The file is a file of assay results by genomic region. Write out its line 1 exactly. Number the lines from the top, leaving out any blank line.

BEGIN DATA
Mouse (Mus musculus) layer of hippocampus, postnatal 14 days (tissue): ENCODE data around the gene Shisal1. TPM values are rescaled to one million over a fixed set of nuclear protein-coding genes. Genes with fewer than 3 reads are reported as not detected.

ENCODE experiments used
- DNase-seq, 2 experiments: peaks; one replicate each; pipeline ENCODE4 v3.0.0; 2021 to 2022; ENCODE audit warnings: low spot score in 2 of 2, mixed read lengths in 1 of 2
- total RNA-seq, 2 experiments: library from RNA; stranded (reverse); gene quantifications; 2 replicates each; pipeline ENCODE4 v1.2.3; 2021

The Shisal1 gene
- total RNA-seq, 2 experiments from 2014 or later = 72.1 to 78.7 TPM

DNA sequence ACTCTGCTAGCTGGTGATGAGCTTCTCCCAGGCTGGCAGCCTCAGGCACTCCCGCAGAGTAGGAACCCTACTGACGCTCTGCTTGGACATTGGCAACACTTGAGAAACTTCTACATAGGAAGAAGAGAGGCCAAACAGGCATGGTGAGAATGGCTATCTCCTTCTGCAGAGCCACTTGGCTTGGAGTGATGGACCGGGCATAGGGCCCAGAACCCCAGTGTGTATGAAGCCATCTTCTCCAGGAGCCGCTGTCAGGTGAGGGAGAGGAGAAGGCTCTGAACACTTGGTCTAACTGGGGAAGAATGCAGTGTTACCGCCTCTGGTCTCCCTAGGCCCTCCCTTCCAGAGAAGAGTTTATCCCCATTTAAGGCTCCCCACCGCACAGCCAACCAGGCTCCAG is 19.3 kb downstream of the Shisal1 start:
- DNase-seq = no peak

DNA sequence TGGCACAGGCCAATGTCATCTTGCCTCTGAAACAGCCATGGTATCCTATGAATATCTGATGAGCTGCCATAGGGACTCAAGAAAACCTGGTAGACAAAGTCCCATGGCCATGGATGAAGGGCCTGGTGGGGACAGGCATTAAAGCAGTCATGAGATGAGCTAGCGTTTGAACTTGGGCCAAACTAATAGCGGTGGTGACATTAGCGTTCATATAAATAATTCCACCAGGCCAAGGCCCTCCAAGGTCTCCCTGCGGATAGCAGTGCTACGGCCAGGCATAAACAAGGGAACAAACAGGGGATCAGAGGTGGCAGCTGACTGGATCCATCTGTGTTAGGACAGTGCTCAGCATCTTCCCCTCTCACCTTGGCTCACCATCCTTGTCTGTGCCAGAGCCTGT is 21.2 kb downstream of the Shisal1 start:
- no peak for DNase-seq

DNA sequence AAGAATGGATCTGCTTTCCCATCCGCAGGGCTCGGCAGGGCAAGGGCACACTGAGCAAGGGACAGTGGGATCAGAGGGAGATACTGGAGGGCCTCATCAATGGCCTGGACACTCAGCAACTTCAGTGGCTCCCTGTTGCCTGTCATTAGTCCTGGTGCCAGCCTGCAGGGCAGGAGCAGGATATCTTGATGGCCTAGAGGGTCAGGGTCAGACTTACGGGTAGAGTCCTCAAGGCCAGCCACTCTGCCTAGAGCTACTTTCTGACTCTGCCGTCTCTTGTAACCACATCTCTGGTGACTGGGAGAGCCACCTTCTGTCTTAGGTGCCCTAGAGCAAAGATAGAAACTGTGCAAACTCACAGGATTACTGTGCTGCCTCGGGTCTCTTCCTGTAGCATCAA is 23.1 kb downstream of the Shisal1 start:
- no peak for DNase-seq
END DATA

Mouse (Mus musculus) layer of hippocampus, postnatal 14 days (tissue): ENCODE data around the gene Shisal1. TPM values are rescaled to one million over a fixed set of nuclear protein-coding genes. Genes with fewer than 3 reads are reported as not detected.